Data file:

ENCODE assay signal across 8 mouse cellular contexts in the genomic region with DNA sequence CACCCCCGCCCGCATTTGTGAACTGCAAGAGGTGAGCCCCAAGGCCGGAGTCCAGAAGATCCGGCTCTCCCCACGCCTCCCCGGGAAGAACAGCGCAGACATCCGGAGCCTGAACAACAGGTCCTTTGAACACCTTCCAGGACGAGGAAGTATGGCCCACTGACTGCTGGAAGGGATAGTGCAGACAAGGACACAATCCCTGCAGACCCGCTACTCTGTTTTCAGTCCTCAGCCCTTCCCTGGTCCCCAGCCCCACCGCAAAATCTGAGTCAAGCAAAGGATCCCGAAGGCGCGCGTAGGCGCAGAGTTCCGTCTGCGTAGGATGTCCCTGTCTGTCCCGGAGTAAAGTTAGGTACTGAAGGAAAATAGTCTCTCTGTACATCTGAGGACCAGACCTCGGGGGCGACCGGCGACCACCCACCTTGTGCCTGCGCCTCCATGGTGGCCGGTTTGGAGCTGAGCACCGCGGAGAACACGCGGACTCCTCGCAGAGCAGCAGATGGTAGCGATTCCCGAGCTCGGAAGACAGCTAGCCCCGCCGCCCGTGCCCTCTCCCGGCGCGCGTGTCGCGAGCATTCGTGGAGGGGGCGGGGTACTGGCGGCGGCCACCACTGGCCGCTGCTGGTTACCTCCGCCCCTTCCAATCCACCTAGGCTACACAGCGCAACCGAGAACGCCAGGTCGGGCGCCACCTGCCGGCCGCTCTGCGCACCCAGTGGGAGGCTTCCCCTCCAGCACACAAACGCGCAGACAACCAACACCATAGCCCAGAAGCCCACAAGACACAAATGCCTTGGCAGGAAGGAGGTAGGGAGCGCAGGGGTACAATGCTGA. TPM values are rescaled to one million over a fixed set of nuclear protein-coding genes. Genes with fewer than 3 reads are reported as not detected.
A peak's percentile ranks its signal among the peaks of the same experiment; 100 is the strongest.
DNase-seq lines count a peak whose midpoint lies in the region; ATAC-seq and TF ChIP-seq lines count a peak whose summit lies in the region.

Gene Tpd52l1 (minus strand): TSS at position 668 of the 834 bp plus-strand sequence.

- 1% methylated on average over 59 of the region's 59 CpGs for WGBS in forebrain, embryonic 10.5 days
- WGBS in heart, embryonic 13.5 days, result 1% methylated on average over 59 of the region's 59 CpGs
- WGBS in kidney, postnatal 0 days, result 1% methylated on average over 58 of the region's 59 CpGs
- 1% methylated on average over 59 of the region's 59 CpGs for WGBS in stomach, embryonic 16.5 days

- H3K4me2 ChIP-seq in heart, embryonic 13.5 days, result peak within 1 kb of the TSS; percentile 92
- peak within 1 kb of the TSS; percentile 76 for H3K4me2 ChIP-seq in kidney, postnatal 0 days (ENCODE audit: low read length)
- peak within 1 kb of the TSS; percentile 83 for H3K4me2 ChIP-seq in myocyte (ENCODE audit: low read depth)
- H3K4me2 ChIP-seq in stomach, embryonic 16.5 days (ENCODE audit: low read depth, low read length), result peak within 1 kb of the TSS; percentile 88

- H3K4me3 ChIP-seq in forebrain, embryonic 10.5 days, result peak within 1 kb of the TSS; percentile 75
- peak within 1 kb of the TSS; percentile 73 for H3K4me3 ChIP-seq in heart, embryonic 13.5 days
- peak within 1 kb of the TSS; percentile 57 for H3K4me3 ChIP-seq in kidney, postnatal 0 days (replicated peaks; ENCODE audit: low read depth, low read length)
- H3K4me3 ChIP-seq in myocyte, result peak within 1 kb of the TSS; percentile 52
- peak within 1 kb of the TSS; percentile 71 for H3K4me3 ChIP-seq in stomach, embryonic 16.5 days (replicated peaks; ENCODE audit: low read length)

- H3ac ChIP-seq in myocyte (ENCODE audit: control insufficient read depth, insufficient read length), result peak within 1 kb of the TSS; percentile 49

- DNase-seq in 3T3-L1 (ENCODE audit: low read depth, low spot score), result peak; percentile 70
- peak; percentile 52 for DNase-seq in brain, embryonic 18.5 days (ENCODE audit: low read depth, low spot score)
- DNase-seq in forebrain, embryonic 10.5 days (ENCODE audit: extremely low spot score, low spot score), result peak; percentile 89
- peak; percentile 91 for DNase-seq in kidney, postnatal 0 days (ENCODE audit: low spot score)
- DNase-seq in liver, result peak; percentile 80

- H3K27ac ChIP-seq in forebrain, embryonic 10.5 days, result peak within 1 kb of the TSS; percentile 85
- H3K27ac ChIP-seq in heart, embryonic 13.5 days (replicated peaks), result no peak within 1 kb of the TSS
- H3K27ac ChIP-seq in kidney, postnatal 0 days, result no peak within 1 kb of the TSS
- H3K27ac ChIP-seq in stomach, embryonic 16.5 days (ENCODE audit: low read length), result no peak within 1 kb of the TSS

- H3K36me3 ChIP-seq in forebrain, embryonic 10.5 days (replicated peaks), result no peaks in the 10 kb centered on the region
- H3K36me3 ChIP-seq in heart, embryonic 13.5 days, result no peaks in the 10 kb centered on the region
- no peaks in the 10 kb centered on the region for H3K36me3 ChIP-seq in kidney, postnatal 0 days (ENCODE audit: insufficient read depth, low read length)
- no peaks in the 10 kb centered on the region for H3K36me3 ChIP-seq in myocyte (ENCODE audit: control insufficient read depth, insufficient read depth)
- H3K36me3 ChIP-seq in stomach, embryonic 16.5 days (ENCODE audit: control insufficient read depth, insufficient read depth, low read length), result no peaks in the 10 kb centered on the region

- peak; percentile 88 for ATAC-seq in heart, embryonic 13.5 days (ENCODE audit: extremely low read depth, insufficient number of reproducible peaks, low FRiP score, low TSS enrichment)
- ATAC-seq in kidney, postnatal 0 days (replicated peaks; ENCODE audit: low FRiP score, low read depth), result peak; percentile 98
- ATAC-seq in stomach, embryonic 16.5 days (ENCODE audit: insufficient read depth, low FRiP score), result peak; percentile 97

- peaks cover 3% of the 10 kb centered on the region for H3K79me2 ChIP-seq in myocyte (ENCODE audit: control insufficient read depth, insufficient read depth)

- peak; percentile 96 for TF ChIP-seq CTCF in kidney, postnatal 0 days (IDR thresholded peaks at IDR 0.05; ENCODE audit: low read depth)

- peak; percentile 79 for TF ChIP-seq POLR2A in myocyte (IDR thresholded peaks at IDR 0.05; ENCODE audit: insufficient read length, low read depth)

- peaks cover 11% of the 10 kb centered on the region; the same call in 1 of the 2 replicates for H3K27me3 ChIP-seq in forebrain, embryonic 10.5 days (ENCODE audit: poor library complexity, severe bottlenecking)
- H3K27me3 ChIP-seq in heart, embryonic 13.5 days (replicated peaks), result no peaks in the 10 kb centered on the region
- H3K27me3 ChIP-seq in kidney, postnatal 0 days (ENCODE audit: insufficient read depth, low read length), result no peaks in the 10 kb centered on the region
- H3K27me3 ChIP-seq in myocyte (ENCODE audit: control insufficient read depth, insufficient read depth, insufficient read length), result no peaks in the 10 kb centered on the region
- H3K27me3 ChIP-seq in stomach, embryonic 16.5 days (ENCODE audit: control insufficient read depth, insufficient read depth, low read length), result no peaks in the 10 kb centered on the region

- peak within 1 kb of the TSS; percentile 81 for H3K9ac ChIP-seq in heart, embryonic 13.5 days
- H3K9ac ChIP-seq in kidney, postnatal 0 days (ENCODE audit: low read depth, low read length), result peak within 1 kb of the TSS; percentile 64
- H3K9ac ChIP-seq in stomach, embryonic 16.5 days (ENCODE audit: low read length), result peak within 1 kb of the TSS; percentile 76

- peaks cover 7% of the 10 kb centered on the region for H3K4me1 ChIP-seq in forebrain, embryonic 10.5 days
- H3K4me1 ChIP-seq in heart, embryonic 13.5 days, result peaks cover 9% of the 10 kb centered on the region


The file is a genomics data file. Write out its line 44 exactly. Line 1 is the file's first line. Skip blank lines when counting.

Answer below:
- peak within 1 kb of the TSS; percentile 81 for H3K9ac ChIP-seq in heart, embryonic 13.5 days